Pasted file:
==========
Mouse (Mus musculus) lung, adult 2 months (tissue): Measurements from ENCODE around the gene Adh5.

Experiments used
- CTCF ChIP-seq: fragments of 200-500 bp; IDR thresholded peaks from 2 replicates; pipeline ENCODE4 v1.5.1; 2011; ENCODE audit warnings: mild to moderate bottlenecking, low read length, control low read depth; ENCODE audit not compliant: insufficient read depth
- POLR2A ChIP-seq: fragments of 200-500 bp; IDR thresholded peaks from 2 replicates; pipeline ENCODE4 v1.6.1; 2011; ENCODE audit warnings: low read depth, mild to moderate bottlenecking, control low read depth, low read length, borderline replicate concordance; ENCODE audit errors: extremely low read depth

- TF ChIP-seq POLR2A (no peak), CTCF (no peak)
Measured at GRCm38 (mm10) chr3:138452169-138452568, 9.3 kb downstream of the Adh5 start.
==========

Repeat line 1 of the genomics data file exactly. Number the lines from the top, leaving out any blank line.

Mouse (Mus musculus) lung, adult 2 months (tissue): Measurements from ENCODE around the gene Adh5.